Provo was laid off in October 2010 after 10 years as a technical project manager making about $100K a year at Microsoft in Redmond, Wash. Three members of his five-person team were let go in company-wide cost cutting measures. This past July, after nine months of job searching, he finally found a similar position with a smaller tech consulting company – only he had to take a 25 percent pay cut and has lost many of the benefits provided at Microsoft. His new 401(k) has no matching program and his health benefits were cut back significantly. “I like that it’s a small company instead of the large corporation I was used to, and I feel like my opinion matters more here,” says Provo. “What I miss the most are the health benefits.”
4. Kevin Kemper, 36, from newspaper reporter to public relations rep
After 12 years as a reporter for a newspaper in Columbus, Ohio, Kemper lost his job when the paper downsized the editorial department by 20 percent. He started job searching and doing freelance projects for newspapers (including his former employer) as well as an advertising agency. Three months later, he landed a job as a senior editorial specialist at the ad agency, for a 35 percent pay increase. “For me and my family, the layoff turned out to be the best thing that could have happened,” says Kemper. “I love writing, I love reporting, but unless you’re working at a major daily paper, you can only go so far. The new job helped my wife and I grow our family and we now have a five-month-old daughter in addition to our three-year-old son. We wouldn't have been able to afford to have another child had I stayed at the paper.”
5. Anastasiya Kuzmina, 25, from applicant coordinator at a staffing company to marketing rep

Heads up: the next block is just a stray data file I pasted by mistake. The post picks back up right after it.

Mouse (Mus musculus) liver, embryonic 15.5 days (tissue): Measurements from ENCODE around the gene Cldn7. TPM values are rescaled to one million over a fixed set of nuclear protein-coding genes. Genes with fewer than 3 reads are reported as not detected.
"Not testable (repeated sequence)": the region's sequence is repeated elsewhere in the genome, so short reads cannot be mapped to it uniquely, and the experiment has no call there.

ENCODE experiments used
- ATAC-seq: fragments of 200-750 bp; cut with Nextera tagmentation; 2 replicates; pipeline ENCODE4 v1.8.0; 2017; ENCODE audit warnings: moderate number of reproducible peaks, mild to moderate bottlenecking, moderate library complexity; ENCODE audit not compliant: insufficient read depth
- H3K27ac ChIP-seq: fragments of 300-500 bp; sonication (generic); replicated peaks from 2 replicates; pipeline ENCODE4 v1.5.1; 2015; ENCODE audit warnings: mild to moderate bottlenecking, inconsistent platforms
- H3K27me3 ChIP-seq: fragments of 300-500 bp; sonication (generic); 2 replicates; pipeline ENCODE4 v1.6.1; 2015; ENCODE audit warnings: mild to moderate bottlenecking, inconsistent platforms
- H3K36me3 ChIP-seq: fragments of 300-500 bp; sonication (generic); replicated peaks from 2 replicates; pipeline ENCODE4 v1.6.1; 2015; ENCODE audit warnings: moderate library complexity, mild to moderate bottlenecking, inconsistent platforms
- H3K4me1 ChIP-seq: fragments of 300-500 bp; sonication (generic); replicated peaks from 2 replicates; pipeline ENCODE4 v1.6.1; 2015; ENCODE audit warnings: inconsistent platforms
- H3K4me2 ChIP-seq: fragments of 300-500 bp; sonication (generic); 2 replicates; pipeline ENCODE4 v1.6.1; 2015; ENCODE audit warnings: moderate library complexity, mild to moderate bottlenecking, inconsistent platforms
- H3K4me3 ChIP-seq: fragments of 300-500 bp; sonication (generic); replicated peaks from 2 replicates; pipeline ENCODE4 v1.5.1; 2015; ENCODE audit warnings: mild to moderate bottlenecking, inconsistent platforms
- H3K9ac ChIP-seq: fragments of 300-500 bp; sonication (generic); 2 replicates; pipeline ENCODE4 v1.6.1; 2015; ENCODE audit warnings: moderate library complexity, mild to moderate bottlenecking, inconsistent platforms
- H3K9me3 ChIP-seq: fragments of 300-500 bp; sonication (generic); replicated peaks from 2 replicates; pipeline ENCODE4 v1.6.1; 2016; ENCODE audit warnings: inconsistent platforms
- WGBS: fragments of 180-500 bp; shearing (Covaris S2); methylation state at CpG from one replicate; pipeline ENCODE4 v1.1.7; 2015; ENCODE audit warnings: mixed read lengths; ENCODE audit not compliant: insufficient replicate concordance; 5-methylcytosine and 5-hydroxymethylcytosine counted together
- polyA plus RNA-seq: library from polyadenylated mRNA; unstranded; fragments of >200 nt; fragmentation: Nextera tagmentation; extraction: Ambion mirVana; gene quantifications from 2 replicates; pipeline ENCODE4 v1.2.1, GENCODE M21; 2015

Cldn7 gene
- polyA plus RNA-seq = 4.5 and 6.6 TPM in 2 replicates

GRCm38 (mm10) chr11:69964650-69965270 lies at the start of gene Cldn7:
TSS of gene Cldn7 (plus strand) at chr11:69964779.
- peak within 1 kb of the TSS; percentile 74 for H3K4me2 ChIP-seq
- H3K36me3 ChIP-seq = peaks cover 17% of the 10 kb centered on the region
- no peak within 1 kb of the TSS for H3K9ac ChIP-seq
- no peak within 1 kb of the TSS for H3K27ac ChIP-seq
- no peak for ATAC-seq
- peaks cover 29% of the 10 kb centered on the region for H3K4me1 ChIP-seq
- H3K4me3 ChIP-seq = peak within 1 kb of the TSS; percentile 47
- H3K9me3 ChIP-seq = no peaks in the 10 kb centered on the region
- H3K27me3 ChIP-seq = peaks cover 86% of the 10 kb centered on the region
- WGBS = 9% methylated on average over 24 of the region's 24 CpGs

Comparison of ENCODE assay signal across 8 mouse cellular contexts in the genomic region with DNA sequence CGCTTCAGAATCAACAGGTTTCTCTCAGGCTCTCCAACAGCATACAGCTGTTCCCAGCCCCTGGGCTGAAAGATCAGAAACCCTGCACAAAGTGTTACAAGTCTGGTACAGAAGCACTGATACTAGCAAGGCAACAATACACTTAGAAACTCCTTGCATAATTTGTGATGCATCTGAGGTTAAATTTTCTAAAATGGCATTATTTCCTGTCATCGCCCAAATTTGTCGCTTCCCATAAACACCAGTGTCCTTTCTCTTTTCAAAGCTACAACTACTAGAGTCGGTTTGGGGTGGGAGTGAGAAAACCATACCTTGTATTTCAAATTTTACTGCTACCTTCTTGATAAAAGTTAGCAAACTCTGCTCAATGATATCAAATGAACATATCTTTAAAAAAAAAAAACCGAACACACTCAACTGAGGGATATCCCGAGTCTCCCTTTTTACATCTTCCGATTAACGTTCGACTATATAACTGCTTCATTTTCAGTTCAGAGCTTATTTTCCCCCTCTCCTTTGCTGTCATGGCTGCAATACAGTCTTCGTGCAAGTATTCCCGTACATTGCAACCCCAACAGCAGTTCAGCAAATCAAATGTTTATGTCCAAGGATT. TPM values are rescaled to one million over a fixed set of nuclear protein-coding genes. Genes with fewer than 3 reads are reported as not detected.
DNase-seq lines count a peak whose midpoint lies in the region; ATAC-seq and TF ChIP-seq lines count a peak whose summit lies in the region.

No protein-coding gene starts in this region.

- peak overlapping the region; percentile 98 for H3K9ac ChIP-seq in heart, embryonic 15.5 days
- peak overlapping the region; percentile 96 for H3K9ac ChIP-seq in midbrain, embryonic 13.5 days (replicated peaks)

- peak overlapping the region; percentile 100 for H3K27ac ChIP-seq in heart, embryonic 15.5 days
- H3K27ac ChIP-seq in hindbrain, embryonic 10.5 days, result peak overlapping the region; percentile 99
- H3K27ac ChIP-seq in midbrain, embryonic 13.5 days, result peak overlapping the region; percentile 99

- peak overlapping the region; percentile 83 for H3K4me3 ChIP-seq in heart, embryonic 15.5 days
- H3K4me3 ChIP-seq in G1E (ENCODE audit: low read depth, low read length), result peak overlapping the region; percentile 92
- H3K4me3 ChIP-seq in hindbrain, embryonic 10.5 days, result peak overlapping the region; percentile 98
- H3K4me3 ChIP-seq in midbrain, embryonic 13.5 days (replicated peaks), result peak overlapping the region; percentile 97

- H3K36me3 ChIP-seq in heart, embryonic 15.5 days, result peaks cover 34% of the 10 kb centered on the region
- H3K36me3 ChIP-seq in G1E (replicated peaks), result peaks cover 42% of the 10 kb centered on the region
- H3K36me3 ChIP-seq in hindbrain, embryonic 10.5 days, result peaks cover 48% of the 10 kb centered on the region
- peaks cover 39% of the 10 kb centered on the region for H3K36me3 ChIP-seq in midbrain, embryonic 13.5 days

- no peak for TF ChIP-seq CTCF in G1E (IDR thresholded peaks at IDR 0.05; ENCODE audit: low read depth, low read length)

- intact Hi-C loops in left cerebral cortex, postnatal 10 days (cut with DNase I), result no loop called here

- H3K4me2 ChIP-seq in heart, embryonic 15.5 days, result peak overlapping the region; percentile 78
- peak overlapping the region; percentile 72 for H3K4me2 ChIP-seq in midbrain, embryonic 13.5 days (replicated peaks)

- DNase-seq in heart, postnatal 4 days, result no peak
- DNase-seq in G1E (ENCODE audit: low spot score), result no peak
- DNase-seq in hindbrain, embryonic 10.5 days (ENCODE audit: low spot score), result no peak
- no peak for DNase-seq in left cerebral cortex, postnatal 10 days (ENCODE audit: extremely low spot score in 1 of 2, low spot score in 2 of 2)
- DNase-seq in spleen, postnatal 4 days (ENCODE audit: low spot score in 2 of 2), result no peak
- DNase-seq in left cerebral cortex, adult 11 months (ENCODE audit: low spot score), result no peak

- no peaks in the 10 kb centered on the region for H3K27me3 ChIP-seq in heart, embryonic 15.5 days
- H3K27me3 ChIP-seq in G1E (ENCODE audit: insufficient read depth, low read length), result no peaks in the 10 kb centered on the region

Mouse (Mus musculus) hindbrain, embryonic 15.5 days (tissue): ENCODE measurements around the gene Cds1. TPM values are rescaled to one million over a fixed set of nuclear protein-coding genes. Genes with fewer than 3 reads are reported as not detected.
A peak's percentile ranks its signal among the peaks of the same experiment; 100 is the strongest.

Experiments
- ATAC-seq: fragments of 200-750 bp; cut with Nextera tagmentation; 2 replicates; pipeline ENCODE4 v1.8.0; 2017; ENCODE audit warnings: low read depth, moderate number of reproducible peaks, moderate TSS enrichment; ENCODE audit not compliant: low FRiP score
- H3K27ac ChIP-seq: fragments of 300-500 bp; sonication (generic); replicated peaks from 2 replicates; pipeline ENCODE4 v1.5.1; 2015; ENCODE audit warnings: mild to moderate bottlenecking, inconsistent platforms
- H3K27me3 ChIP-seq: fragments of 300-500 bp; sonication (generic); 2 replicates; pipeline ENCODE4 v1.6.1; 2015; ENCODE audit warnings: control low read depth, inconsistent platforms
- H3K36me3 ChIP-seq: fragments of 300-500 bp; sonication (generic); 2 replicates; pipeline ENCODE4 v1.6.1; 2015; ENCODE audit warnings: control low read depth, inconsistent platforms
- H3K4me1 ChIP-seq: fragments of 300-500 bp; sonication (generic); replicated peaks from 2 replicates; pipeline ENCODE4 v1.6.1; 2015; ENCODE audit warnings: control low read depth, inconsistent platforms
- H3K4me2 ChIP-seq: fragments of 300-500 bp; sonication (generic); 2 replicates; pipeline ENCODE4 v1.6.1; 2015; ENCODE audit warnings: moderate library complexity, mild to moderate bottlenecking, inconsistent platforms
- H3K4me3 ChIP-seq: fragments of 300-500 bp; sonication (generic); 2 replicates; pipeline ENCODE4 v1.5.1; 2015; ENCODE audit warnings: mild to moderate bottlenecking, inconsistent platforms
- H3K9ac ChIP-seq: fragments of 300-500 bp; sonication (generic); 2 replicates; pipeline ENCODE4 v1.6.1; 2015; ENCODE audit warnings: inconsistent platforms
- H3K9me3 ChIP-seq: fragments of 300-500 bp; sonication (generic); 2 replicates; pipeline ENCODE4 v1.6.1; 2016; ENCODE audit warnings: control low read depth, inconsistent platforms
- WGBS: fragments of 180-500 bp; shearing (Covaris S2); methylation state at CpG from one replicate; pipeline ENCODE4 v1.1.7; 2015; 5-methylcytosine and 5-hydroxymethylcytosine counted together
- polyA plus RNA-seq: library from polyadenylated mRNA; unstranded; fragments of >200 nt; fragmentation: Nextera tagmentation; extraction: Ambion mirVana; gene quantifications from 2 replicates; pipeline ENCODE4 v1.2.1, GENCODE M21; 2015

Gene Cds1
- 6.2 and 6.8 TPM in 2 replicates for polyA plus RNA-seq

After graduating from Western Michigan University with an advertising degree in 2008, Kuzmina applied to over 700 jobs across the country. She finally landed one as an applicant coordinator at a local staffing company in Kalamazoo, Mich., making $11 an hour. But two months later, before her benefits kicked in, she was let go. For the next few months, she collected unemployment and moved back with her parents to save the little money she had. Not finding anything locally, she moved to Washington D.C. and found a job as a sales manager at Sport Honda, but she was again making only $11 an hour and was having a hard time making ends meet. “I remember one time calling my dad crying when I had to ask him to borrow money.” Six months later, she was laid off again. After doing odd jobs in modeling and public relations for the next few years, this past September she finally landed a full time job as a marketing rep at a hospitality design firm in California. “The pay is entry level, but I’m so happy and blessed to have found this opportunity,” says Kuzmina.